"You will not surely die". That's what the serpent said. He was talking about physical death. He was wrong. Everyone dies. The death that is the "wage of sin" however is not simply a physical one. More so, it is a spiritual one. One that divides us from our Creator. God sent Jesus to be the bridge that closes that divide. One that allows for forgiveness of our sins. Our sins that are not just a dismissal of some extinct moral code. Our sins are more complex.
Cain didn't just violate one of the commandments (even though those commandments did not yet exist). He sinned against God because he disrespected the very life God had created; life that He formed and saw it as precious. This too is our sin. This is when men see an attractive woman and the thoughts transform from surface appreciation of beauty into something more twisted and unsavory. It's not just a violation of "do not lust". It is mis-shaping God's creation as something that is not His image, but rather something simple for our physical pleasure.
When we turn our nose at helping those who are poor, we're not just ignoring a command from Jesus. We're telling God that those lives He created are not as valuable as others, and therefore not worth our time or resources. When we damage our own bodies with drugs or alcohol or poor diet or laziness, we aren't just doing something dangerous. We're saying that the life God has given us is not important enough for us to take good care of it.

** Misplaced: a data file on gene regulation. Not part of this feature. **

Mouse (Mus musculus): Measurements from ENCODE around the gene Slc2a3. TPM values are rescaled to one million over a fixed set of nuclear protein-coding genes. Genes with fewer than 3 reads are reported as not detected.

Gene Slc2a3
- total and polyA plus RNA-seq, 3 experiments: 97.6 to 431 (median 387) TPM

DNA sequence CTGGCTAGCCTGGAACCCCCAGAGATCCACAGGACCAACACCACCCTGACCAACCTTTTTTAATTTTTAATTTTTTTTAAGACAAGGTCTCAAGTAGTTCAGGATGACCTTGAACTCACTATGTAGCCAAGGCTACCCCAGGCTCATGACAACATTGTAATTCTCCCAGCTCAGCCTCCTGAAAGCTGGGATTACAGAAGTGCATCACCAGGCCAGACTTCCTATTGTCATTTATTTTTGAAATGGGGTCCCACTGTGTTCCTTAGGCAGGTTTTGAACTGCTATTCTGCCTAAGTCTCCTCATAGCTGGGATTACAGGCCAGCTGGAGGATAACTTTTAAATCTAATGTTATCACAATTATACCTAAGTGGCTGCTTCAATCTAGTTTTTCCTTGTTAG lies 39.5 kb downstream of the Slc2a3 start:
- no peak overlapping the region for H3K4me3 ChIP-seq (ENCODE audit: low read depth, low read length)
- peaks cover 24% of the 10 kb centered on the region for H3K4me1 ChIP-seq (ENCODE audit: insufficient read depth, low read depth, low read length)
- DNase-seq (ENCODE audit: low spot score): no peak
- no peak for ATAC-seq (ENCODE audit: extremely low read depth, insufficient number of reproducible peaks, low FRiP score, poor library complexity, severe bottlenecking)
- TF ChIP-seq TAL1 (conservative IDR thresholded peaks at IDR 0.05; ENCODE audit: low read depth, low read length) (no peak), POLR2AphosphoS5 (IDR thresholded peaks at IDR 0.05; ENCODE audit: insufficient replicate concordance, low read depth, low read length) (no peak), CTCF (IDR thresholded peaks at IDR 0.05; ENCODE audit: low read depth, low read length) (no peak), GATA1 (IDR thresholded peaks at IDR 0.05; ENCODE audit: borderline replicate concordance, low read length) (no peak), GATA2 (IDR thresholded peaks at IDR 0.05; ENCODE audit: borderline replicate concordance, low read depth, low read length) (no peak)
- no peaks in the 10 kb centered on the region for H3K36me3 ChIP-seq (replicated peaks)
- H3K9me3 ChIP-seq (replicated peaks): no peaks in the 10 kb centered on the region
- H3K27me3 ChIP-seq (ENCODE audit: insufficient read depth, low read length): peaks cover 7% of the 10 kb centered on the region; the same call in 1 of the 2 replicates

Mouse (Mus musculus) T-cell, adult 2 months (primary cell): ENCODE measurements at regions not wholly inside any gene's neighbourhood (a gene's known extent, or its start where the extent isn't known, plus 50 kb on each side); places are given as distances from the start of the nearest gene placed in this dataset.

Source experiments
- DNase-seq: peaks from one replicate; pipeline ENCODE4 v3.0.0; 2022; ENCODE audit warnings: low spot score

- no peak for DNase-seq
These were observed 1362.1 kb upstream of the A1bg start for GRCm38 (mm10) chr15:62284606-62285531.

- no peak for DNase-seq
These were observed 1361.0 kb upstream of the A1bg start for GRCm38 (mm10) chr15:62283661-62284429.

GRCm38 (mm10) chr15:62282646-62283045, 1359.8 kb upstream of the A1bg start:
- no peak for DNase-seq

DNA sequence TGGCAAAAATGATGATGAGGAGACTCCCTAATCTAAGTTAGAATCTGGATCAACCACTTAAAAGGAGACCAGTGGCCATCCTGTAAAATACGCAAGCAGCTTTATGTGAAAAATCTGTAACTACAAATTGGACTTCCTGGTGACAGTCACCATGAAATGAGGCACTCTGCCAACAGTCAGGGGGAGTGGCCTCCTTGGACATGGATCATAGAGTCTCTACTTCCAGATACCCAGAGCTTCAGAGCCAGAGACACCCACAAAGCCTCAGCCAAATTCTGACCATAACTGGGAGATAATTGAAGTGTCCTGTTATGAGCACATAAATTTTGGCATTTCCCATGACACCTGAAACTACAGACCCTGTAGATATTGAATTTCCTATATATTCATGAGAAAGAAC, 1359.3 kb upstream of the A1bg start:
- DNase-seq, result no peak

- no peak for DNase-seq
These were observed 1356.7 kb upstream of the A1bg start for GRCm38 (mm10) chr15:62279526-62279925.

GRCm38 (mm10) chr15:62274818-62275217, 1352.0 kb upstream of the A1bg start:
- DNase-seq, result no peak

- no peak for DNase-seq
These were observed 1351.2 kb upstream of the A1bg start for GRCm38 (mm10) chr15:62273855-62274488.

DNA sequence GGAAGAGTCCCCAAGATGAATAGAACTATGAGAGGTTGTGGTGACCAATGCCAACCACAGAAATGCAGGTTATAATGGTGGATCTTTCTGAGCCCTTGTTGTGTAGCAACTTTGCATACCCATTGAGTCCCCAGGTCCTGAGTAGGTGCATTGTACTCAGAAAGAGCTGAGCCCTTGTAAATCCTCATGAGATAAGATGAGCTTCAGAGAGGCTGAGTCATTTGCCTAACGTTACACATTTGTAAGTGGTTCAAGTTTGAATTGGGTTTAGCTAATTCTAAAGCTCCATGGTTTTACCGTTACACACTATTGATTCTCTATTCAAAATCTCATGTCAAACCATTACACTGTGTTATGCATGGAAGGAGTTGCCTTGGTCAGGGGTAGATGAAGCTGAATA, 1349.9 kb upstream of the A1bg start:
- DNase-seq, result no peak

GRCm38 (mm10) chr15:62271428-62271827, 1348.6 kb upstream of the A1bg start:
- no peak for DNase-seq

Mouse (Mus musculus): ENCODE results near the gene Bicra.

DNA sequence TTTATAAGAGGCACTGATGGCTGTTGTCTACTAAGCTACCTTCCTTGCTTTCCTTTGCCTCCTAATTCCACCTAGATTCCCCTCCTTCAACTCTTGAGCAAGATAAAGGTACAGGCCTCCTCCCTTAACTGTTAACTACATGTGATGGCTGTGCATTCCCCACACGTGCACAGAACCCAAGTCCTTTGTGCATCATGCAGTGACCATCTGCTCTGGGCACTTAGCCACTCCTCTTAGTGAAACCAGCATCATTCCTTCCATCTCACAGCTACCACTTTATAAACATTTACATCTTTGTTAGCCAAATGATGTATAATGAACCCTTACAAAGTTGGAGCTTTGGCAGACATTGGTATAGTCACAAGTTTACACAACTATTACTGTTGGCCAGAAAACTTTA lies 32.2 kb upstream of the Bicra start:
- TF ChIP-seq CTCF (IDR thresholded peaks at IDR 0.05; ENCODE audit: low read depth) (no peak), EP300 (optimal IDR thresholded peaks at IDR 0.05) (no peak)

Adam and Eve's violation was a lack of trust in God. Much of our sin can boil down to that as well, simply because we wake up every day at some point seeking out something other than what God has given us for our pleasure. In essence, we're telling the One who gave leopards spots, tigers stripes, and giraffes incredibly long necks that He is not good enough. We're yelling to the Man in the sky who placed the rings around Saturn, painted vast sunsets, and charged the sun with brightness too much to look at that what He has put in and around our lives is just not adequate for what we want.
Daily, we too are the ones prancing through paradise reaching for the fruit from the one tree we're forbidden from touching.
The serpent told us a great lie. We will surely die. Every one of us. Nothing we do will stop the physical death from happening. The spiritual death, however, can be reversed. In an ironic twist, spiritual death is cured because a man died a brutal death. If we believe that, if we acknowledge that God has created life, human life, in His image (including us), then we can have union with Him again. The death of Jesus provided forgiveness for all sin. Murder, lust, jealousy, anger, and yes, even eating apples that we're not supposed to eat.